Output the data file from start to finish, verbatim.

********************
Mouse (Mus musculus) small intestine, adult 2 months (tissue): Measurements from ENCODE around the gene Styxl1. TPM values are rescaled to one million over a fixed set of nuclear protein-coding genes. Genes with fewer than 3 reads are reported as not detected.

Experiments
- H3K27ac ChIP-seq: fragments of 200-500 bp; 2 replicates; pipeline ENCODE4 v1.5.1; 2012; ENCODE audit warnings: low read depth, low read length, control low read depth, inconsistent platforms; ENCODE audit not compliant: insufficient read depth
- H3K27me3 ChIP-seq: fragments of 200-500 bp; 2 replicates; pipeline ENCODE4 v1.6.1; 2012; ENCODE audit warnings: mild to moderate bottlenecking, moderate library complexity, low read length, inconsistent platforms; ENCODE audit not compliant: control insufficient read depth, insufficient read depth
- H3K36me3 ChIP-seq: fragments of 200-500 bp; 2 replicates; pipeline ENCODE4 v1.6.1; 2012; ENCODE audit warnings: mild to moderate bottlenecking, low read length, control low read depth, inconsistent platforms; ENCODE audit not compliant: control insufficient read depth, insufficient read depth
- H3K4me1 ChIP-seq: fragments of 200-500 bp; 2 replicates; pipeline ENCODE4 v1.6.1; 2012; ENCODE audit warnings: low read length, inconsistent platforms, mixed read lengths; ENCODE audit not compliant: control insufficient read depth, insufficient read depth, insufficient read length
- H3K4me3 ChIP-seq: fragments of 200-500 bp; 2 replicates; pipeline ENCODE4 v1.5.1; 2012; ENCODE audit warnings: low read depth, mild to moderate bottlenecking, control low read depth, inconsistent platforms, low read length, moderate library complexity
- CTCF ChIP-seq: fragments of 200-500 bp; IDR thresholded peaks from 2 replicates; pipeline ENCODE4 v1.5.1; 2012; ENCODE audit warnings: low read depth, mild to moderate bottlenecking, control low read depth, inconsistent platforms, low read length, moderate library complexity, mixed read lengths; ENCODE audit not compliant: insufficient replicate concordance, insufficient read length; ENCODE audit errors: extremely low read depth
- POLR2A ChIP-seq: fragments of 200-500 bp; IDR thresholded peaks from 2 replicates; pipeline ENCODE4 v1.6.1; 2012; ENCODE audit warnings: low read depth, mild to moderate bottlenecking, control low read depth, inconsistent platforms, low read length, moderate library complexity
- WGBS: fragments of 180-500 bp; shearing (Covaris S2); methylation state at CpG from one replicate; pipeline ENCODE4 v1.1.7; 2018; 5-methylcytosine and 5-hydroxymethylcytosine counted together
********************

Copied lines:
Mouse (Mus musculus) small intestine, adult 2 months (tissue): Measurements from ENCODE around the gene Styxl1. TPM values are rescaled to one million over a fixed set of nuclear protein-coding genes. Genes with fewer than 3 reads are reported as not detected.

Experiments
- H3K27ac ChIP-seq: fragments of 200-500 bp; 2 replicates; pipeline ENCODE4 v1.5.1; 2012; ENCODE audit warnings: low read depth, low read length, control low read depth, inconsistent platforms; ENCODE audit not compliant: insufficient read depth
- H3K27me3 ChIP-seq: fragments of 200-500 bp; 2 replicates; pipeline ENCODE4 v1.6.1; 2012; ENCODE audit warnings: mild to moderate bottlenecking, moderate library complexity, low read length, inconsistent platforms; ENCODE audit not compliant: control insufficient read depth, insufficient read depth
- H3K36me3 ChIP-seq: fragments of 200-500 bp; 2 replicates; pipeline ENCODE4 v1.6.1; 2012; ENCODE audit warnings: mild to moderate bottlenecking, low read length, control low read depth, inconsistent platforms; ENCODE audit not compliant: control insufficient read depth, insufficient read depth
- H3K4me1 ChIP-seq: fragments of 200-500 bp; 2 replicates; pipeline ENCODE4 v1.6.1; 2012; ENCODE audit warnings: low read length, inconsistent platforms, mixed read lengths; ENCODE audit not compliant: control insufficient read depth, insufficient read depth, insufficient read length
- H3K4me3 ChIP-seq: fragments of 200-500 bp; 2 replicates; pipeline ENCODE4 v1.5.1; 2012; ENCODE audit warnings: low read depth, mild to moderate bottlenecking, control low read depth, inconsistent platforms, low read length, moderate library complexity
- CTCF ChIP-seq: fragments of 200-500 bp; IDR thresholded peaks from 2 replicates; pipeline ENCODE4 v1.5.1; 2012; ENCODE audit warnings: low read depth, mild to moderate bottlenecking, control low read depth, inconsistent platforms, low read length, moderate library complexity, mixed read lengths; ENCODE audit not compliant: insufficient replicate concordance, insufficient read length; ENCODE audit errors: extremely low read depth
- POLR2A ChIP-seq: fragments of 200-500 bp; IDR thresholded peaks from 2 replicates; pipeline ENCODE4 v1.6.1; 2012; ENCODE audit warnings: low read depth, mild to moderate bottlenecking, control low read depth, inconsistent platforms, low read length, moderate library complexity
- WGBS: fragments of 180-500 bp; shearing (Covaris S2); methylation state at CpG from one replicate; pipeline ENCODE4 v1.1.7; 2018; 5-methylcytosine and 5-hydroxymethylcytosine counted together